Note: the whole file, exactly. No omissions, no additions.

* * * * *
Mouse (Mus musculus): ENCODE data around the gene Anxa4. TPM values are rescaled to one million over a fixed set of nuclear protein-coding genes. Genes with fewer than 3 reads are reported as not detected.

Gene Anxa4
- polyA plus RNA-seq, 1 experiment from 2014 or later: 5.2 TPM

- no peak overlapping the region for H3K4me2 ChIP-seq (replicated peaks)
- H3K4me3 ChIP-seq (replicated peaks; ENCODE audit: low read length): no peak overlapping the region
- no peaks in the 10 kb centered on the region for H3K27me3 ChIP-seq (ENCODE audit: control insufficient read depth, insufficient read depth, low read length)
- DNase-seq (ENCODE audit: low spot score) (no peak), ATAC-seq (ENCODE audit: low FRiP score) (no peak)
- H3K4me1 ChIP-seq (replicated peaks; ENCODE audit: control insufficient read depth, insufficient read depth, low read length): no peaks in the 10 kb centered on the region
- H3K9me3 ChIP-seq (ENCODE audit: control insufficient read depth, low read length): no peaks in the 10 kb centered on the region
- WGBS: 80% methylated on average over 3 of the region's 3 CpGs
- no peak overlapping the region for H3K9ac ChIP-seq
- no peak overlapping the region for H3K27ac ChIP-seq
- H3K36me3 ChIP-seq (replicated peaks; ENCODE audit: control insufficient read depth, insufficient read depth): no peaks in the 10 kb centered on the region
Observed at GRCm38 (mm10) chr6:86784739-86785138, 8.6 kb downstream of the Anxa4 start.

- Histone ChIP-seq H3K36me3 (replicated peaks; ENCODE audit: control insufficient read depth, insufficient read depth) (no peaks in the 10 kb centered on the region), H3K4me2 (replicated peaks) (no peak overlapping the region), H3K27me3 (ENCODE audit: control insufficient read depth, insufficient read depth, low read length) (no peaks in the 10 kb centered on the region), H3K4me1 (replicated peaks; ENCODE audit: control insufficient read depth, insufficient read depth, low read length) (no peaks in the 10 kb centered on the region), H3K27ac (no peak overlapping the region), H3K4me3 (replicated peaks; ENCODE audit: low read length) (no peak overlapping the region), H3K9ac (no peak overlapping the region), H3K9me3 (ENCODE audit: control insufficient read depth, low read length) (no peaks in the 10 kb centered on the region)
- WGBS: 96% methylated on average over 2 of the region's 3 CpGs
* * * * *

Mouse (Mus musculus): ENCODE data around the gene Anxa4. TPM values are rescaled to one million over a fixed set of nuclear protein-coding genes. Genes with fewer than 3 reads are reported as not detected.

Gene Anxa4
- polyA plus RNA-seq, 1 experiment from 2014 or later: 5.2 TPM

- no peak overlapping the region for H3K4me2 ChIP-seq (replicated peaks)
- H3K4me3 ChIP-seq (replicated peaks; ENCODE audit: low read length): no peak overlapping the region
- no peaks in the 10 kb centered on the region for H3K27me3 ChIP-seq (ENCODE audit: control insufficient read depth, insufficient read depth, low read length)
- DNase-seq (ENCODE audit: low spot score) (no peak), ATAC-seq (ENCODE audit: low FRiP score) (no peak)
- H3K4me1 ChIP-seq (replicated peaks; ENCODE audit: control insufficient read depth, insufficient read depth, low read length): no peaks in the 10 kb centered on the region
- H3K9me3 ChIP-seq (ENCODE audit: control insufficient read depth, low read length): no peaks in the 10 kb centered on the region
- WGBS: 80% methylated on average over 3 of the region's 3 CpGs
- no peak overlapping the region for H3K9ac ChIP-seq
- no peak overlapping the region for H3K27ac ChIP-seq
- H3K36me3 ChIP-seq (replicated peaks; ENCODE audit: control insufficient read depth, insufficient read depth): no peaks in the 10 kb centered on the region
Observed at GRCm38 (mm10) chr6:86784739-86785138, 8.6 kb downstream of the Anxa4 start.

- Histone ChIP-seq H3K36me3 (replicated peaks; ENCODE audit: control insufficient read depth, insufficient read depth) (no peaks in the 10 kb centered on the region), H3K4me2 (replicated peaks) (no peak overlapping the region), H3K27me3 (ENCODE audit: control insufficient read depth, insufficient read depth, low read length) (no peaks in the 10 kb centered on the region), H3K4me1 (replicated peaks; ENCODE audit: control insufficient read depth, insufficient read depth, low read length) (no peaks in the 10 kb centered on the region), H3K27ac (no peak overlapping the region), H3K4me3 (replicated peaks; ENCODE audit: low read length) (no peak overlapping the region), H3K9ac (no peak overlapping the region), H3K9me3 (ENCODE audit: control insufficient read depth, low read length) (no peaks in the 10 kb centered on the region)
- WGBS: 96% methylated on average over 2 of the region's 3 CpGs